Factors Affecting Robust Estimates of the Catch-and- Release Mortality Using Pop-Off Tag Technology
C. P. Goodyear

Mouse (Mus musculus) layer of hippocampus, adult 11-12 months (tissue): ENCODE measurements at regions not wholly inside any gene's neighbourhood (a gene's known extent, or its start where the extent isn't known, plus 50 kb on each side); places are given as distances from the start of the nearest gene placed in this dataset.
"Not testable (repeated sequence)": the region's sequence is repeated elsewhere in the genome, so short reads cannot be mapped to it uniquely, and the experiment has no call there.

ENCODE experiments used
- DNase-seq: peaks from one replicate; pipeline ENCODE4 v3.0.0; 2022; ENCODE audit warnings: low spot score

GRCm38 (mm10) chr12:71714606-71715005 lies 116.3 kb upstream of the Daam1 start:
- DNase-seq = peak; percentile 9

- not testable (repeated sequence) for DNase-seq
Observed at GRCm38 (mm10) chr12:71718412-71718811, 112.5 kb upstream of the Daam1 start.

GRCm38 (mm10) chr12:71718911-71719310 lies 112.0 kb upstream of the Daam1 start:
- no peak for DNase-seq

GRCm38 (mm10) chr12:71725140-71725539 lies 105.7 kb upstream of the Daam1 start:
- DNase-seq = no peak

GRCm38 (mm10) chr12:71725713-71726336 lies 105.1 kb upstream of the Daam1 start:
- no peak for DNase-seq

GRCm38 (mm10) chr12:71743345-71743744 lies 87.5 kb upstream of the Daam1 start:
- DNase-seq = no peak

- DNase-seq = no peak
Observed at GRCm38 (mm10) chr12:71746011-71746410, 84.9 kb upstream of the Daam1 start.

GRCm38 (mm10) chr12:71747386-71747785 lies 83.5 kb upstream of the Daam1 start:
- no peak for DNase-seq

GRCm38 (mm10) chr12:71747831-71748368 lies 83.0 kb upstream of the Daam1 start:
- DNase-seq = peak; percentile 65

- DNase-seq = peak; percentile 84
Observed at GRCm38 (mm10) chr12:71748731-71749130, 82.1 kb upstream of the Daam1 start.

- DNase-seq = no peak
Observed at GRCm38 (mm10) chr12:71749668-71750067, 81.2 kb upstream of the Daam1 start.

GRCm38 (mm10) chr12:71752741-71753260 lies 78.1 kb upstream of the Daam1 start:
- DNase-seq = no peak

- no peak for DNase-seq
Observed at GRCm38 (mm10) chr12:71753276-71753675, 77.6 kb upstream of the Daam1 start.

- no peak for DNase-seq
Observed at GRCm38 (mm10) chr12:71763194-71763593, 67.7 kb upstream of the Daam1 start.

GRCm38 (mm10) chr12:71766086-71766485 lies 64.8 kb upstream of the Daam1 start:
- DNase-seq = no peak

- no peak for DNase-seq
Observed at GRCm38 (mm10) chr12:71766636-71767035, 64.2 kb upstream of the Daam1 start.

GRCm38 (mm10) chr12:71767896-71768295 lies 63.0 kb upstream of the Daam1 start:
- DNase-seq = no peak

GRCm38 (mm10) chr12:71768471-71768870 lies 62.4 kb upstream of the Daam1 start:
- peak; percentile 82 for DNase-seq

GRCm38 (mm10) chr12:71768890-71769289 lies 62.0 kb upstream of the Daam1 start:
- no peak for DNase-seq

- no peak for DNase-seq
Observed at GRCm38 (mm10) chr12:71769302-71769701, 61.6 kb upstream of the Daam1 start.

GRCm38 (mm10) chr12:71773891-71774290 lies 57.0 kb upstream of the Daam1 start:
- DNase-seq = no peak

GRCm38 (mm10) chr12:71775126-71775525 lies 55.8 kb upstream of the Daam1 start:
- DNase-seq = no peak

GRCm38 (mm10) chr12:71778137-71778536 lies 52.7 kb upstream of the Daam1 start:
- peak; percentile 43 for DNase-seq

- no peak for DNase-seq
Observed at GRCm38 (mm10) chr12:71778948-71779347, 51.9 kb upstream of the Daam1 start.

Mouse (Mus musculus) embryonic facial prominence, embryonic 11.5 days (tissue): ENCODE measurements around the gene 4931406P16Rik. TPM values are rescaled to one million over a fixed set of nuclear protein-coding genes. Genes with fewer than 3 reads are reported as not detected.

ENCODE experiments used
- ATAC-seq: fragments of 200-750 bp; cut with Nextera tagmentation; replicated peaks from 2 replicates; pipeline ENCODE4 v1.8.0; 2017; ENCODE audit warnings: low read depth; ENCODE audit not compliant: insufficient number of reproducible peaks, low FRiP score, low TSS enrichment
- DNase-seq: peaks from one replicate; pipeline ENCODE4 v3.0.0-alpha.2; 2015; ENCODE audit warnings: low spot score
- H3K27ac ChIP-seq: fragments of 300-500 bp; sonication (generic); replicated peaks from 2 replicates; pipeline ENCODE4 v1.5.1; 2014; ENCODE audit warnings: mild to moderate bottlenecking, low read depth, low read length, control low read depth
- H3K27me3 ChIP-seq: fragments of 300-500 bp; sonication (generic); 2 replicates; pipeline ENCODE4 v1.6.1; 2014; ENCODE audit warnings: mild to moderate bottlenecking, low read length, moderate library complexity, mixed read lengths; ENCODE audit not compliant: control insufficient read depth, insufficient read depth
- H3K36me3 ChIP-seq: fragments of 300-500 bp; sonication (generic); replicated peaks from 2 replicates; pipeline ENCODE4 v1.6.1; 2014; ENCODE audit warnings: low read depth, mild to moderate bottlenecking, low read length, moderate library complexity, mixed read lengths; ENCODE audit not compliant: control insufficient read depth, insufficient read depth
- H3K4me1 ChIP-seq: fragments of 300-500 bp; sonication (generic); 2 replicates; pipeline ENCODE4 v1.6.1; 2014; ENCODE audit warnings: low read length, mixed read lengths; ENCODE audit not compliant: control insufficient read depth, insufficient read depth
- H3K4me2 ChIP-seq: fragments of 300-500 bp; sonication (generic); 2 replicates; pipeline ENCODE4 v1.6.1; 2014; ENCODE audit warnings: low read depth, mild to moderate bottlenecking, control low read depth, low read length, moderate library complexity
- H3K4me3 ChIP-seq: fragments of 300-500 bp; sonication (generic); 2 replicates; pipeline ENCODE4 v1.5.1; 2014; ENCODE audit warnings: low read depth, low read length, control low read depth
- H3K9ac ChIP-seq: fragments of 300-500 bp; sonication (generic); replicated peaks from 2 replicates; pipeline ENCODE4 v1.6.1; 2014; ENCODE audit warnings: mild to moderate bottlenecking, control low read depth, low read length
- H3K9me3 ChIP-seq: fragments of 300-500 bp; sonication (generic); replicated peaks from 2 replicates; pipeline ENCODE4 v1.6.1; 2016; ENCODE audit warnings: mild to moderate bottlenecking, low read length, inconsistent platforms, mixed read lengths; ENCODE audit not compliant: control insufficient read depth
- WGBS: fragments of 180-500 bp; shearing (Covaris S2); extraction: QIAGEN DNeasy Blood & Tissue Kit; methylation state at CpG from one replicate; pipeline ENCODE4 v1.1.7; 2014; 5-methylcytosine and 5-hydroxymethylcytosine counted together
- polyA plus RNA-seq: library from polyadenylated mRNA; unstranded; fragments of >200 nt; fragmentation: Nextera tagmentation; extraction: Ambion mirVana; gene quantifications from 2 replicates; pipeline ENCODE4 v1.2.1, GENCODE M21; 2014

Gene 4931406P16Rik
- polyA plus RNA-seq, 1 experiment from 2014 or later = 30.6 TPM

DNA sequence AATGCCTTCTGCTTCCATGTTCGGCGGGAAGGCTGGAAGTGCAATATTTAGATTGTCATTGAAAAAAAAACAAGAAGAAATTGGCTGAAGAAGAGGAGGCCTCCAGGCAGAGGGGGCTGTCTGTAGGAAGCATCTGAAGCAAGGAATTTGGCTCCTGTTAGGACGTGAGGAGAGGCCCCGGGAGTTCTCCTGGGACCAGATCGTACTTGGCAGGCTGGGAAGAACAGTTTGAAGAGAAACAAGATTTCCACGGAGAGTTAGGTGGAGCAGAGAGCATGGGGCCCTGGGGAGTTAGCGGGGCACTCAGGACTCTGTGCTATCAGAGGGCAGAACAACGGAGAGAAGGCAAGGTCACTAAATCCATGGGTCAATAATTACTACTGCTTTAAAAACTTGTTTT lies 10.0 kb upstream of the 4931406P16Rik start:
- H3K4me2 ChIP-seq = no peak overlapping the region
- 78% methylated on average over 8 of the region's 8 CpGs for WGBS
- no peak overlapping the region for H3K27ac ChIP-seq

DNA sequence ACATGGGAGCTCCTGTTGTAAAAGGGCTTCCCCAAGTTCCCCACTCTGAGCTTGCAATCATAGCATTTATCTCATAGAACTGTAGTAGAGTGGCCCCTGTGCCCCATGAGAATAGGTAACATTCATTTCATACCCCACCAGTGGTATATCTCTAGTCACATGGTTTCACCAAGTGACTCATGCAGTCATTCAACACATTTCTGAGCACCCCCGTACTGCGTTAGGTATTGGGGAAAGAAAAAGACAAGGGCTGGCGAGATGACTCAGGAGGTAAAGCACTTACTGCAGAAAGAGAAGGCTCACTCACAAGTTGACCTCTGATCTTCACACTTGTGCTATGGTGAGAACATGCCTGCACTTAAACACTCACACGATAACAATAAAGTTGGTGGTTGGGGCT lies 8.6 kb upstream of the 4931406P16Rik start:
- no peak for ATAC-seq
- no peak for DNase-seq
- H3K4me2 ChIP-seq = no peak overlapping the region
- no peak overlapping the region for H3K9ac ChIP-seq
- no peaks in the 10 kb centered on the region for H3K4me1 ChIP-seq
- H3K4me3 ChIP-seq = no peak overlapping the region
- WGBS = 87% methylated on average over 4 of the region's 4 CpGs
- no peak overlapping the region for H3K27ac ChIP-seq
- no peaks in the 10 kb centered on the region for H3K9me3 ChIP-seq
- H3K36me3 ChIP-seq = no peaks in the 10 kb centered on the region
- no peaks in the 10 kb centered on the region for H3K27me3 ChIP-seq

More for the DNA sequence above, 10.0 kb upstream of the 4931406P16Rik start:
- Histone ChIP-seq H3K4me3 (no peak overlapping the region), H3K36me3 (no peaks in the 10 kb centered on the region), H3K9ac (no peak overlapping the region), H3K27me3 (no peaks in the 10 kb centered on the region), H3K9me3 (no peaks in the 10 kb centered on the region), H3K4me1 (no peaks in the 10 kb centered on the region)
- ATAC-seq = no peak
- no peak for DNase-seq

Abstract.—Most billfish caught by recreational and U.S. longline fishermen are returned to the sea and, because of their overfished status, the United States has urged that all live billfish taken in Atlantic longline fisheries be released. Knowledge of the proportion of these fish that die due to the catch-and-release process, is important both for stock assessment, and to know the potential benefit of releasing fish taken as bycatch in commercial fisheries. Existing information indicates that the magnitude of this mortality is low, but comes from a limited number of studies using small numbers of ultrasonic tags. Recent technology that uses tags that release from the fish after a preprogrammed time, and then transmit data to satellites, offers the potential for developing better estimates of release mortality. This paper uses simulation techniques to examine factors leading to robust estimates of release mortality. Most sources of error in tagging experiments will lead to upward bias in the estimates. These include tag failure, tagging induced mortality, natural mortality, and tag shedding. Given the importance of the estimate to future billfish management, initial studies should focus on proving the technology. Tag failures produce ambiguous results and should be minimized, to the extent possible, or eliminated from the analysis where appropriate. Under perfect conditions (no tag failure, no tag induced mortality, and no tag shedding), individual experiments should apply a minimum of about 100 tags. The length of time from tagging until the tag releases from the fish should only be long enough for the catch-and-release mortality to be fully expressed. Because each fishing mode is likely to have a different release mortality rate, each experiment only estimates the release mortality rate for the species, gear, and fishing method employed in the fishery studied. The number of tags required to estimate the total number of deaths of released fish, of all species, could be in the tens of thousands. However, a well-researched experimental design might reduce the required number of tags significantly.